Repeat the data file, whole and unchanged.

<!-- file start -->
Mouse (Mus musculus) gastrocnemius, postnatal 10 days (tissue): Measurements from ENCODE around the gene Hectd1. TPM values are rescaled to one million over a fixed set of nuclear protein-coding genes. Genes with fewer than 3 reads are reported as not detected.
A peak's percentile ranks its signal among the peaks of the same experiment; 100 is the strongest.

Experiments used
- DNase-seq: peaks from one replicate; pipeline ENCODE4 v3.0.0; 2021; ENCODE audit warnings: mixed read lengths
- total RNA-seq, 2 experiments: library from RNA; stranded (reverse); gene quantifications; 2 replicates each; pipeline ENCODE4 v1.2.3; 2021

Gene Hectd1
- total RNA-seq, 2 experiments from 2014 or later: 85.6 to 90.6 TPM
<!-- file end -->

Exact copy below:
Mouse (Mus musculus) gastrocnemius, postnatal 10 days (tissue): Measurements from ENCODE around the gene Hectd1. TPM values are rescaled to one million over a fixed set of nuclear protein-coding genes. Genes with fewer than 3 reads are reported as not detected.
A peak's percentile ranks its signal among the peaks of the same experiment; 100 is the strongest.

Experiments used
- DNase-seq: peaks from one replicate; pipeline ENCODE4 v3.0.0; 2021; ENCODE audit warnings: mixed read lengths
- total RNA-seq, 2 experiments: library from RNA; stranded (reverse); gene quantifications; 2 replicates each; pipeline ENCODE4 v1.2.3; 2021

Gene Hectd1
- total RNA-seq, 2 experiments from 2014 or later: 85.6 to 90.6 TPM